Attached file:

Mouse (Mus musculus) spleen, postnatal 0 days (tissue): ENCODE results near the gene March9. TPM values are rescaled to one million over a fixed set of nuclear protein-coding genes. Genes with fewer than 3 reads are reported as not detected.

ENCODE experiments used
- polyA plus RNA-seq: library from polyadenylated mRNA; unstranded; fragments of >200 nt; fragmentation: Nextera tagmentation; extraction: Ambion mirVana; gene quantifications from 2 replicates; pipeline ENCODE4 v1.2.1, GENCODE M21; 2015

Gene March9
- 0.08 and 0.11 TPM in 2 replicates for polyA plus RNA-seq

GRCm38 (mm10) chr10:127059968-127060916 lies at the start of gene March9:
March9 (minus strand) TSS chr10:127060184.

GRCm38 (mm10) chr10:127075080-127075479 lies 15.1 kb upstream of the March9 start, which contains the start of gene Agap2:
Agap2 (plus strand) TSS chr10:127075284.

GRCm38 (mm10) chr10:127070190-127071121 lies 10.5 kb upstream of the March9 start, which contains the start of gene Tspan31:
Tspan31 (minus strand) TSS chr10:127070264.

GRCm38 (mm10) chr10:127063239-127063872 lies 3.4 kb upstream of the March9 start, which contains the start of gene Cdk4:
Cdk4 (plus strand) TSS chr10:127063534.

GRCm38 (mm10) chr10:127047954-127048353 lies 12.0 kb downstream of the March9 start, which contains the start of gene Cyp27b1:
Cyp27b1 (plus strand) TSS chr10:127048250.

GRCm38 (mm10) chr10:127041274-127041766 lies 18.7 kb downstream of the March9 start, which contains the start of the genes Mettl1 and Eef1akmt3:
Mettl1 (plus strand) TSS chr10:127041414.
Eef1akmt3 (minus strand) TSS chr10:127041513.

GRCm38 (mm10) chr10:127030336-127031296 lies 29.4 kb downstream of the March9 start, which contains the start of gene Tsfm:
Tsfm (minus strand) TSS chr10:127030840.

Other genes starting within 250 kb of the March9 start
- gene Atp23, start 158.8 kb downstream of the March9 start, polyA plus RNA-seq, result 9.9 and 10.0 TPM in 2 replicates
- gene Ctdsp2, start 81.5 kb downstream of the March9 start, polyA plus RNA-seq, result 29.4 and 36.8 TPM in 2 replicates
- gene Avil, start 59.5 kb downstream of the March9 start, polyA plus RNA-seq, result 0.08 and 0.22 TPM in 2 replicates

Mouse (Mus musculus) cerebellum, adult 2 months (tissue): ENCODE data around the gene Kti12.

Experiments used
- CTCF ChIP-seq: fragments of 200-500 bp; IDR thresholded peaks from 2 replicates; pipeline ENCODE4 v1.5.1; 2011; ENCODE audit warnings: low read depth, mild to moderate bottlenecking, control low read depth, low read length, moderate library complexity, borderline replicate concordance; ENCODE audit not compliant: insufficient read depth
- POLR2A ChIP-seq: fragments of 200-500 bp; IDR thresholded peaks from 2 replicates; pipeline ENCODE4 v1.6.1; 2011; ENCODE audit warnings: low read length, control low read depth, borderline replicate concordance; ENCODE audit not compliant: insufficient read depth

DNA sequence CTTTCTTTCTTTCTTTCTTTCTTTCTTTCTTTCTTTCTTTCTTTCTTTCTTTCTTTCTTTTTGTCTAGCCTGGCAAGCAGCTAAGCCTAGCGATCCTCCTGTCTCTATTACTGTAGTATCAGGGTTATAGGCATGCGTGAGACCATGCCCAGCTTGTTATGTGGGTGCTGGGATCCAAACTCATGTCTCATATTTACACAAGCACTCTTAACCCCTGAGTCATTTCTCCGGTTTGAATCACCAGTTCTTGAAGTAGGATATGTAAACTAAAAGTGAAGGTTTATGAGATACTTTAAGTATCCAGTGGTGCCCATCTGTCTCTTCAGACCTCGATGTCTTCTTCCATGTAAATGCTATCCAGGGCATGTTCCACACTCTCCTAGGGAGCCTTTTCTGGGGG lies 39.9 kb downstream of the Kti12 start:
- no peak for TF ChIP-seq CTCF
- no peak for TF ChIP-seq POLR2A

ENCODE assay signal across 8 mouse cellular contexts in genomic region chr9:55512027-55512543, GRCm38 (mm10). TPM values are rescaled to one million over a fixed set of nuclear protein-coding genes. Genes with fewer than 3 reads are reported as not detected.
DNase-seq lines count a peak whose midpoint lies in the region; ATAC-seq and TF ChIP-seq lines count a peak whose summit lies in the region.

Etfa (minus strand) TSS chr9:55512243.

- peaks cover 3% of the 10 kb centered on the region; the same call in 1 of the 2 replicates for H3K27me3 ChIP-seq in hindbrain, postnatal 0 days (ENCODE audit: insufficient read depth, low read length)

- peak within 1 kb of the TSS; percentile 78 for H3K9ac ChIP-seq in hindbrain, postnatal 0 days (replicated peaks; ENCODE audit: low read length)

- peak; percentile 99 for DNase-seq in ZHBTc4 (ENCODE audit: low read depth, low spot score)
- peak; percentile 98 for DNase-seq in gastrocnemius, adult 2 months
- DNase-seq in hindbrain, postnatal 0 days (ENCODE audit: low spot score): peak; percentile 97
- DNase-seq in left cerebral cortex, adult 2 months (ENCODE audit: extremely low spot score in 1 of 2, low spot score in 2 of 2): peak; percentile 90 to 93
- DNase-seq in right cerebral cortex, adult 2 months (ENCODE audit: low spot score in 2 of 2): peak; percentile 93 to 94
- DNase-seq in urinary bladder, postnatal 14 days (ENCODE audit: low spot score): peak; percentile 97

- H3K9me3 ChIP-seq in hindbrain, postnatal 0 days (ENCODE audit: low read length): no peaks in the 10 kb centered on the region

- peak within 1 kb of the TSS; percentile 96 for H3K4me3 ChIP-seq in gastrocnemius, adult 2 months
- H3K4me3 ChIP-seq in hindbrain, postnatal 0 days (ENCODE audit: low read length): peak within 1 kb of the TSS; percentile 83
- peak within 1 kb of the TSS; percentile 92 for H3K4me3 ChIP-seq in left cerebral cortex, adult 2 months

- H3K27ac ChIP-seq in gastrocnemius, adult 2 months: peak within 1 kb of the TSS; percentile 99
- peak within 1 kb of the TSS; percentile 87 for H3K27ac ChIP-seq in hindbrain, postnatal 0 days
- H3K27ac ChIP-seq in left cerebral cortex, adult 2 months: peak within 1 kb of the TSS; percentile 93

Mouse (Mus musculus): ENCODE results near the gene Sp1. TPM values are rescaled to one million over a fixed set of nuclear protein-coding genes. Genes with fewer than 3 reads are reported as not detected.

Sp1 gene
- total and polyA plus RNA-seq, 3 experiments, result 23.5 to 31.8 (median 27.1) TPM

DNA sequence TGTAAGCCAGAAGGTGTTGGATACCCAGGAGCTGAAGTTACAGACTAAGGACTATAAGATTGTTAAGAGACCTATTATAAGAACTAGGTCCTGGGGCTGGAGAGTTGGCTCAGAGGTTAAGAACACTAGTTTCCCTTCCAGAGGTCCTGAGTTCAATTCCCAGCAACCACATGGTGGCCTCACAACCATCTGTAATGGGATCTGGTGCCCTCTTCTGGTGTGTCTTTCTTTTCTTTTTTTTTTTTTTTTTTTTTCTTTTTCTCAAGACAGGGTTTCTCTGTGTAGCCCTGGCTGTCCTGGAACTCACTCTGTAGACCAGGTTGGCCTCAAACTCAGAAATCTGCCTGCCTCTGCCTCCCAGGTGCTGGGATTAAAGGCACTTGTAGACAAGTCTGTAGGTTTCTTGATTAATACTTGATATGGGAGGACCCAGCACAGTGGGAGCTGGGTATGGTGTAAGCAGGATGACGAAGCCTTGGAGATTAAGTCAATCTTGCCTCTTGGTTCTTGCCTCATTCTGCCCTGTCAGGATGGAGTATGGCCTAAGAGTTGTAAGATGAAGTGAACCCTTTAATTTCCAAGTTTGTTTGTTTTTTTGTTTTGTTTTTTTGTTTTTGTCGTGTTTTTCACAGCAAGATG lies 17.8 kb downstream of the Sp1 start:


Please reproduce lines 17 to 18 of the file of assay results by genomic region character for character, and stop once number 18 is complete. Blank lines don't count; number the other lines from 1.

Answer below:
Mettl1 (plus strand) TSS chr10:127041414.
Eef1akmt3 (minus strand) TSS chr10:127041513.